!DOCTYPE html PUBLIC "-//W3C//DTD XHTML 1.0 Strict//EN" "http://www.w3.org/TR/xhtml1/DTD/xhtml1-strict.dtd"> Streamline Training & Documentation: A Practical Approach to Evaluating Training

Monday, December 10, 2007

A Practical Approach to Evaluating Training

My own experience in working with clients tells me that the approach to evaluation of new-hire training adopted by Washington State Employees Credit Union (WSECU) is worth considering.

You can read about the WSECU approach in an article posted on the managesmarter.com website last week. As reported by Sarah Boehle, the components of the WSECU assessment and evaluation program are:
  • Supervisor assessment of new employees' skills and knowledge that enables the training department to set up an appropriate training plan for each individual.

  • Apr├Ęs-class discussions with participants, whose comments are recorded by a facilitator and passed along to the training department to guide improvements to the training.

  • Post-training assessment of knowledge and skills, with the results sent to the employee's supervisor. The supervisor is thus informed of what, if any, tasks the employee will need extra with on-the-job. The supervisor also receives suggestions for ways of addressing skill and knowledge gaps.

  • One-on-one oral evaluation and discussion of the learning experience with each trainee to assess the individual's development needs and to collect further ideas for improvement of the training.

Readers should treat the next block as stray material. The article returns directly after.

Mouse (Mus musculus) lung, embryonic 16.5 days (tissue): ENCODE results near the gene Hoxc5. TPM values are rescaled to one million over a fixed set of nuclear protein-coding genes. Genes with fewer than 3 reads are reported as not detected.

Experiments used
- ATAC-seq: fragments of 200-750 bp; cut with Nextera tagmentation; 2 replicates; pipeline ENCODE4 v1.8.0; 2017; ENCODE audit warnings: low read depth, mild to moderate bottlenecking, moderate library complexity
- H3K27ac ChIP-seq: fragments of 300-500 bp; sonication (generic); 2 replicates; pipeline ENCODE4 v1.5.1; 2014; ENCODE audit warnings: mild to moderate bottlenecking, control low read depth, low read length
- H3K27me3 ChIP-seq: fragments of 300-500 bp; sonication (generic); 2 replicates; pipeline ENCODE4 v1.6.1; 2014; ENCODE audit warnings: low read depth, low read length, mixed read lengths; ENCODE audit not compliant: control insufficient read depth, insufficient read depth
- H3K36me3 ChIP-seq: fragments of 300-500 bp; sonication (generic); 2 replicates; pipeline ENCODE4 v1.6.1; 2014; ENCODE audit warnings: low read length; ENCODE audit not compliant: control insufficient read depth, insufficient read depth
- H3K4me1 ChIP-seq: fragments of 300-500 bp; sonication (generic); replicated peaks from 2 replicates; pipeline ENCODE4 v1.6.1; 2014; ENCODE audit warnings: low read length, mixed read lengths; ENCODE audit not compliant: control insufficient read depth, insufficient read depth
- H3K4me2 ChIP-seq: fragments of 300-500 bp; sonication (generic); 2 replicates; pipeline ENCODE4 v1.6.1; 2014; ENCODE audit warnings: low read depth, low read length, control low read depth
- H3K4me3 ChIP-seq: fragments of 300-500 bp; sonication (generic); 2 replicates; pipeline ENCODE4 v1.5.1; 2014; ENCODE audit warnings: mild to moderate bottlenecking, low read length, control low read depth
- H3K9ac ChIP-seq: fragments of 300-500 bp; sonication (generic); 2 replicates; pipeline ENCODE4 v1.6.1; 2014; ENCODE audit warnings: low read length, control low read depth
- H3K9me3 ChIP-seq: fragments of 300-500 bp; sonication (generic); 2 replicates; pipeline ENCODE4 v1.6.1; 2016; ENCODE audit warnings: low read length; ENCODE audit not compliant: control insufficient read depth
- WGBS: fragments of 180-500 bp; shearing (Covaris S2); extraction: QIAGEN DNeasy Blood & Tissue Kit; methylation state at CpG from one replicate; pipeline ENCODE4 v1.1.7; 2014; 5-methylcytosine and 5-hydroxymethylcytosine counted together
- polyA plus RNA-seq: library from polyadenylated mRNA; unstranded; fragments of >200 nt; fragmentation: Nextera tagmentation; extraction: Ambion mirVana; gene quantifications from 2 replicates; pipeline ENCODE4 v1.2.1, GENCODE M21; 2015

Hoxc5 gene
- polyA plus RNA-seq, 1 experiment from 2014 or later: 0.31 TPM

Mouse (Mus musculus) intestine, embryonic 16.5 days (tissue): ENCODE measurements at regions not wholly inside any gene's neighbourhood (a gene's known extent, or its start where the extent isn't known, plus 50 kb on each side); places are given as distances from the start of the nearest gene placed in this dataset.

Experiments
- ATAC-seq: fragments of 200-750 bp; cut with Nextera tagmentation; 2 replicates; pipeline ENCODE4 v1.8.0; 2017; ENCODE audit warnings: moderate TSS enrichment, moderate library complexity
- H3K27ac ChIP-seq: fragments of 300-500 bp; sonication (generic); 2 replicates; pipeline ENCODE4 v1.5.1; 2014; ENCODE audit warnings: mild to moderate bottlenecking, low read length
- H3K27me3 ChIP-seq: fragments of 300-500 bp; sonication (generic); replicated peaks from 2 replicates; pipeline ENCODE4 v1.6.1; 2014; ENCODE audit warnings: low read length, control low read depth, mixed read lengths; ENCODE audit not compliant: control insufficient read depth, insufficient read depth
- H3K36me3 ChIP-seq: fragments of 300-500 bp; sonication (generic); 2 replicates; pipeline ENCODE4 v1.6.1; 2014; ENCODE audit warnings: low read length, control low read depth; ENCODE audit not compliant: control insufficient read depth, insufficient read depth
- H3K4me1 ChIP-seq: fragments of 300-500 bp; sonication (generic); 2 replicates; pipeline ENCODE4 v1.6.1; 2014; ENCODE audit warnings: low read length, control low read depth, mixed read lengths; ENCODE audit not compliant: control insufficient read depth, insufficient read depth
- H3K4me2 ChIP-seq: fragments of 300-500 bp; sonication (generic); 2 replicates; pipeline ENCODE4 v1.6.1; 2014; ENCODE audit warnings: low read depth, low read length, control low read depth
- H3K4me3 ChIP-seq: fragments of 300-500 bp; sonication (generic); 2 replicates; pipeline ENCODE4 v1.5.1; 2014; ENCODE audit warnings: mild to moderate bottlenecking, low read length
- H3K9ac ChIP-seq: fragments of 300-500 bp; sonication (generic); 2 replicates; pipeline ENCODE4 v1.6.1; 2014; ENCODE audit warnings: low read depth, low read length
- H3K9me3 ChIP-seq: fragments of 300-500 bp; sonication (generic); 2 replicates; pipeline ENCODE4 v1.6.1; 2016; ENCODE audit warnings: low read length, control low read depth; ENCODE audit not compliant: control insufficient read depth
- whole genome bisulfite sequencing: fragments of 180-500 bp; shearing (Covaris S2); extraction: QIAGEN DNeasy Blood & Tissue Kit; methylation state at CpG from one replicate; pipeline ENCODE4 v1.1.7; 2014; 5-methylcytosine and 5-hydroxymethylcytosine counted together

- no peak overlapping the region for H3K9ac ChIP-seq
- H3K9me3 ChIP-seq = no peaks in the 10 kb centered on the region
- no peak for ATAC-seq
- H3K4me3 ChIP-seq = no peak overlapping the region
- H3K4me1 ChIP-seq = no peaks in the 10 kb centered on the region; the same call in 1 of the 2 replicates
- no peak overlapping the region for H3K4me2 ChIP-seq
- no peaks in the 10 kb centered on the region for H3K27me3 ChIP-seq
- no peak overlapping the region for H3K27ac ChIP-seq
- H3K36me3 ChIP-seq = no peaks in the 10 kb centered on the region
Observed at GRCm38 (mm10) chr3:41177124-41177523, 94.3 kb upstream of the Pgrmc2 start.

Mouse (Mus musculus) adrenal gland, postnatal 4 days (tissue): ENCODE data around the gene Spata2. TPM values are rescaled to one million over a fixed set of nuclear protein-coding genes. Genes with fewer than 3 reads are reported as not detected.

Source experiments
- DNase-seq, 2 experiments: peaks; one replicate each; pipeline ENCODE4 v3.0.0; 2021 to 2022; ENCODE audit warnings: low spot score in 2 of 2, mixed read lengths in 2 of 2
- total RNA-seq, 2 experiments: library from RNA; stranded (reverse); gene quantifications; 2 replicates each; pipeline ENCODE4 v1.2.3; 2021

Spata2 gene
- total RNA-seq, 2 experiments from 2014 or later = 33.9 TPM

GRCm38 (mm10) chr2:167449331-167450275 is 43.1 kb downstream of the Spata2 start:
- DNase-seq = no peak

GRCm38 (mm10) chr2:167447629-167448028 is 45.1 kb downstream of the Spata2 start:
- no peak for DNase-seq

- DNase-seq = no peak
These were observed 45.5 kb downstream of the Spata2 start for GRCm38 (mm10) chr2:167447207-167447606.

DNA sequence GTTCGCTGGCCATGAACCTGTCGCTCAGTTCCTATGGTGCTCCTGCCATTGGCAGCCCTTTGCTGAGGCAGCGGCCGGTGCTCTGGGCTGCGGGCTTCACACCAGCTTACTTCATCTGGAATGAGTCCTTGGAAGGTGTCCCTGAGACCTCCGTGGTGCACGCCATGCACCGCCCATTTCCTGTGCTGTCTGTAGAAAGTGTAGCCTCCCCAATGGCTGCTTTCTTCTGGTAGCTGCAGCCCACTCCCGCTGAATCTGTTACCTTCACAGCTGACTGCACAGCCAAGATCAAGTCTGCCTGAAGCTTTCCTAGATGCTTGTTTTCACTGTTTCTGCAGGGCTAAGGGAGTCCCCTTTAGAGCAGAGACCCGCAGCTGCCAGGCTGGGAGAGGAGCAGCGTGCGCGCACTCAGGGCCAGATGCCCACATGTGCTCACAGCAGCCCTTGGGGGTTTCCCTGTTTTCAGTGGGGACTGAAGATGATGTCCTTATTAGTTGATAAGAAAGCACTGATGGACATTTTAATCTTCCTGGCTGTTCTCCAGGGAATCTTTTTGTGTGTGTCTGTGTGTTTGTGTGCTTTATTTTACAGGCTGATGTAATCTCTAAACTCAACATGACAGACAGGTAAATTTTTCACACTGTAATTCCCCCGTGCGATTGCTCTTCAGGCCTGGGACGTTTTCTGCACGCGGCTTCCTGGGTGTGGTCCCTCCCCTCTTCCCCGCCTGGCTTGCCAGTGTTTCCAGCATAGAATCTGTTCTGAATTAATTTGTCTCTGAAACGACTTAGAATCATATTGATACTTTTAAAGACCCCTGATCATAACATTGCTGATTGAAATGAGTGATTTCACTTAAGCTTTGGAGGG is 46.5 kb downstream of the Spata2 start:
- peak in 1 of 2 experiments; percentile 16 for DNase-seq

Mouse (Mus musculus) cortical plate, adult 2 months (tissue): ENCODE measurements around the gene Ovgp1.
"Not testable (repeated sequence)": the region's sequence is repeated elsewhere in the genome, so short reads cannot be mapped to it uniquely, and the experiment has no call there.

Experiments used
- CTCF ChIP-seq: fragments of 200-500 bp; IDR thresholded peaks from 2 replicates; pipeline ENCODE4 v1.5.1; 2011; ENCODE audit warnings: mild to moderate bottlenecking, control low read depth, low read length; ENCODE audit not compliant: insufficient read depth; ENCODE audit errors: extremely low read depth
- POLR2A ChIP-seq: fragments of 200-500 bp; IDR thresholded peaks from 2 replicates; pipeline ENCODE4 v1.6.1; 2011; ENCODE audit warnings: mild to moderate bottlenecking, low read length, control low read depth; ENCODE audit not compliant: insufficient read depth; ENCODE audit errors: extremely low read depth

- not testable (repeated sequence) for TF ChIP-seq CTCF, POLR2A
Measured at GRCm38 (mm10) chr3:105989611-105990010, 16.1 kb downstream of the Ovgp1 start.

• A one-on-one meeting between an educational specialist from the training department and the trainee's manager to discuss specifics of the individual's development needs.

  • Checking with alums of the program to find out what could have been done differently or better to prepare them for their work at WSECU branches.
As the head of WSECU's training department and one of her senior education specialists explained to Boehle, the training department makes a point of talking with managers about what they need employees to know and be able to do. These discussions both inform the design of the training and provide an opportunity to clue the managers in to what is and is not feasible for the training program to accomplish: "By simply talking to managers about their expectations and our own limitations, we were able to better align expectations with realistic training outcomes, which made managers much more satisfied with overall program results."

Another bit of useful information in Boehle's article is an annotated list of training activities that WSECU has found effective.